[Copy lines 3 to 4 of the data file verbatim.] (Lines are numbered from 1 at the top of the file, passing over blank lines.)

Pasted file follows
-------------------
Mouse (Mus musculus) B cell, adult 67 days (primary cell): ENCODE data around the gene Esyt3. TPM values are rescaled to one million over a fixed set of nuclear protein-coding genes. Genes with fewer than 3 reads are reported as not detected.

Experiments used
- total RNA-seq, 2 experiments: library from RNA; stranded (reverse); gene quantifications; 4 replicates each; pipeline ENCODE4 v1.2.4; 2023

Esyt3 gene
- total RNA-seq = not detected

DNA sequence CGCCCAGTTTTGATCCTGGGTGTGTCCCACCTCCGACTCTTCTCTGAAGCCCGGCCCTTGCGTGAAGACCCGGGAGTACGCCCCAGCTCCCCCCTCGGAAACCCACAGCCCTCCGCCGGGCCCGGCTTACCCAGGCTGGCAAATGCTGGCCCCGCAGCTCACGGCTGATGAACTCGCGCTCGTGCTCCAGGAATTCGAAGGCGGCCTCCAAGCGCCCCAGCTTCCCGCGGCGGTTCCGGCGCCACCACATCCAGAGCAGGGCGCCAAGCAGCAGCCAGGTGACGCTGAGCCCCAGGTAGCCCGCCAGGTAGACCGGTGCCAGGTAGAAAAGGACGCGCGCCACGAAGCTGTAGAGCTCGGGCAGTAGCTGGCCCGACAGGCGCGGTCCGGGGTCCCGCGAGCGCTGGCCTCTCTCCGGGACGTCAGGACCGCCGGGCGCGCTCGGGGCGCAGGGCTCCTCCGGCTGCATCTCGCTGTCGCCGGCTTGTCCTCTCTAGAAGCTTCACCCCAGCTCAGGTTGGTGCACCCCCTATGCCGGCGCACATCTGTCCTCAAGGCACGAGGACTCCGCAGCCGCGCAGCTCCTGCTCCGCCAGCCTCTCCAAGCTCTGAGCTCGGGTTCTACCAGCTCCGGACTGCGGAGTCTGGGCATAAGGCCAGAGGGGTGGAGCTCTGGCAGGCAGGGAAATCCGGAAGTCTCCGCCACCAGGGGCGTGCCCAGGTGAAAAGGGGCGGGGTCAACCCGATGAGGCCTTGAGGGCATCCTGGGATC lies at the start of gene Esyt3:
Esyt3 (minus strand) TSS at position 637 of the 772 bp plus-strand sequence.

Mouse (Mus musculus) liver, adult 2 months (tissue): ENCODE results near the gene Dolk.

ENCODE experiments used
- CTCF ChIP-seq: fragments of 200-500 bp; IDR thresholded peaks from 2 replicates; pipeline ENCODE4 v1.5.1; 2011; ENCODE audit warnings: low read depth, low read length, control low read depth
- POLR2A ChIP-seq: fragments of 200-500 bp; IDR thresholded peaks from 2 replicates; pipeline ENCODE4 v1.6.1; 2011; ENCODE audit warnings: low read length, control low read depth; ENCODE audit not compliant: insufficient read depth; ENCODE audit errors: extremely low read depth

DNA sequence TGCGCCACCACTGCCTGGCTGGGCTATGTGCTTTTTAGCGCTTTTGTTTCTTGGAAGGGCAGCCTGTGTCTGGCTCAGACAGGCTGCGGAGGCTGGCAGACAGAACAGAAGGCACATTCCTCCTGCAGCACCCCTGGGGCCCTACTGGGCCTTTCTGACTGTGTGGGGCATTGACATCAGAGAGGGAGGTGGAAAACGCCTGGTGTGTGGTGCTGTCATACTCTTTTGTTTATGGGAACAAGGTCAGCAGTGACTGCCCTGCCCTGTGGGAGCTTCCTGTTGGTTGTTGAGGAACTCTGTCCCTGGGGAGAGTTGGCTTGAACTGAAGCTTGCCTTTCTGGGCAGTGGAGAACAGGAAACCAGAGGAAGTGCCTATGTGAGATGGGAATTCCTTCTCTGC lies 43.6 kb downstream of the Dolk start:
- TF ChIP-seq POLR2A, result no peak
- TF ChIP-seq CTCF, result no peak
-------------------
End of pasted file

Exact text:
- total RNA-seq, 2 experiments: library from RNA; stranded (reverse); gene quantifications; 4 replicates each; pipeline ENCODE4 v1.2.4; 2023

Esyt3 gene